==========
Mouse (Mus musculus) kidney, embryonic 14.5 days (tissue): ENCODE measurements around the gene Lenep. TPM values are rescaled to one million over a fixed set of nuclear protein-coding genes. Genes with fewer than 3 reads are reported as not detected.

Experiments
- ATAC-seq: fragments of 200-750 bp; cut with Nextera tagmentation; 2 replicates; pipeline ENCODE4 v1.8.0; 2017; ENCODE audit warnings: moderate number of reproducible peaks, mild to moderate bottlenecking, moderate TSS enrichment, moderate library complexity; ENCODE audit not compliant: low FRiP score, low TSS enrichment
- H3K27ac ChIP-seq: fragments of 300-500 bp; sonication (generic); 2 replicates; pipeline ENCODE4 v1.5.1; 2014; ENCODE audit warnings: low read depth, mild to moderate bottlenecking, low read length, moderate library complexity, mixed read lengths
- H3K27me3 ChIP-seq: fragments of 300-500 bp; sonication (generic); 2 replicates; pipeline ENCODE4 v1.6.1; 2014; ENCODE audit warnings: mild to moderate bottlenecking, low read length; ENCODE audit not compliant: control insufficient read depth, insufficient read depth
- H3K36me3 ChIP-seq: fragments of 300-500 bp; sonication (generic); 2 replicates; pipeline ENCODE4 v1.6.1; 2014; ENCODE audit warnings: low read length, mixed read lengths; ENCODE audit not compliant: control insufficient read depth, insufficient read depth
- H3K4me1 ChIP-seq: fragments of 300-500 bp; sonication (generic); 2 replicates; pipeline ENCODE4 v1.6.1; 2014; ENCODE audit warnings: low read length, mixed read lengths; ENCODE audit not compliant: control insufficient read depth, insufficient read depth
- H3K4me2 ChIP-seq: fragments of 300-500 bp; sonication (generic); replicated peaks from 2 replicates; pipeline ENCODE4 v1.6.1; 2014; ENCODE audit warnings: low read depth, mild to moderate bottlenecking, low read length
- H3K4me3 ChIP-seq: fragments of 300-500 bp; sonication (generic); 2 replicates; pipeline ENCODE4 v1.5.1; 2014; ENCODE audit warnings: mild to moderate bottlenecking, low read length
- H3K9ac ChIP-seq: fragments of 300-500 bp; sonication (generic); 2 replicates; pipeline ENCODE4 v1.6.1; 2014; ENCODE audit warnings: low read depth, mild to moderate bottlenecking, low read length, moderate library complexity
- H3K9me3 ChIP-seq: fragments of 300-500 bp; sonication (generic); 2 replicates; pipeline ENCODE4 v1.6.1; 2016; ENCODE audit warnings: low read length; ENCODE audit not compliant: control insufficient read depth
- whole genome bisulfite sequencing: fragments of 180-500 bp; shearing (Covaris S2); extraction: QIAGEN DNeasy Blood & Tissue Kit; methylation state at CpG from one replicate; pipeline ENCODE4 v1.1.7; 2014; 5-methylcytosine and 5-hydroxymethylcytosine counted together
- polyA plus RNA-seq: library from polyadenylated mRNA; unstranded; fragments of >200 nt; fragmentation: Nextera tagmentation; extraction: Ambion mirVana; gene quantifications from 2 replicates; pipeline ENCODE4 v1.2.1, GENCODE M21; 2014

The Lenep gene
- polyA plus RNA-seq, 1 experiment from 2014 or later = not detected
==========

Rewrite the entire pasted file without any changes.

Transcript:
Mouse (Mus musculus) kidney, embryonic 14.5 days (tissue): ENCODE measurements around the gene Lenep. TPM values are rescaled to one million over a fixed set of nuclear protein-coding genes. Genes with fewer than 3 reads are reported as not detected.

Experiments
- ATAC-seq: fragments of 200-750 bp; cut with Nextera tagmentation; 2 replicates; pipeline ENCODE4 v1.8.0; 2017; ENCODE audit warnings: moderate number of reproducible peaks, mild to moderate bottlenecking, moderate TSS enrichment, moderate library complexity; ENCODE audit not compliant: low FRiP score, low TSS enrichment
- H3K27ac ChIP-seq: fragments of 300-500 bp; sonication (generic); 2 replicates; pipeline ENCODE4 v1.5.1; 2014; ENCODE audit warnings: low read depth, mild to moderate bottlenecking, low read length, moderate library complexity, mixed read lengths
- H3K27me3 ChIP-seq: fragments of 300-500 bp; sonication (generic); 2 replicates; pipeline ENCODE4 v1.6.1; 2014; ENCODE audit warnings: mild to moderate bottlenecking, low read length; ENCODE audit not compliant: control insufficient read depth, insufficient read depth
- H3K36me3 ChIP-seq: fragments of 300-500 bp; sonication (generic); 2 replicates; pipeline ENCODE4 v1.6.1; 2014; ENCODE audit warnings: low read length, mixed read lengths; ENCODE audit not compliant: control insufficient read depth, insufficient read depth
- H3K4me1 ChIP-seq: fragments of 300-500 bp; sonication (generic); 2 replicates; pipeline ENCODE4 v1.6.1; 2014; ENCODE audit warnings: low read length, mixed read lengths; ENCODE audit not compliant: control insufficient read depth, insufficient read depth
- H3K4me2 ChIP-seq: fragments of 300-500 bp; sonication (generic); replicated peaks from 2 replicates; pipeline ENCODE4 v1.6.1; 2014; ENCODE audit warnings: low read depth, mild to moderate bottlenecking, low read length
- H3K4me3 ChIP-seq: fragments of 300-500 bp; sonication (generic); 2 replicates; pipeline ENCODE4 v1.5.1; 2014; ENCODE audit warnings: mild to moderate bottlenecking, low read length
- H3K9ac ChIP-seq: fragments of 300-500 bp; sonication (generic); 2 replicates; pipeline ENCODE4 v1.6.1; 2014; ENCODE audit warnings: low read depth, mild to moderate bottlenecking, low read length, moderate library complexity
- H3K9me3 ChIP-seq: fragments of 300-500 bp; sonication (generic); 2 replicates; pipeline ENCODE4 v1.6.1; 2016; ENCODE audit warnings: low read length; ENCODE audit not compliant: control insufficient read depth
- whole genome bisulfite sequencing: fragments of 180-500 bp; shearing (Covaris S2); extraction: QIAGEN DNeasy Blood & Tissue Kit; methylation state at CpG from one replicate; pipeline ENCODE4 v1.1.7; 2014; 5-methylcytosine and 5-hydroxymethylcytosine counted together
- polyA plus RNA-seq: library from polyadenylated mRNA; unstranded; fragments of >200 nt; fragmentation: Nextera tagmentation; extraction: Ambion mirVana; gene quantifications from 2 replicates; pipeline ENCODE4 v1.2.1, GENCODE M21; 2014

The Lenep gene
- polyA plus RNA-seq, 1 experiment from 2014 or later = not detected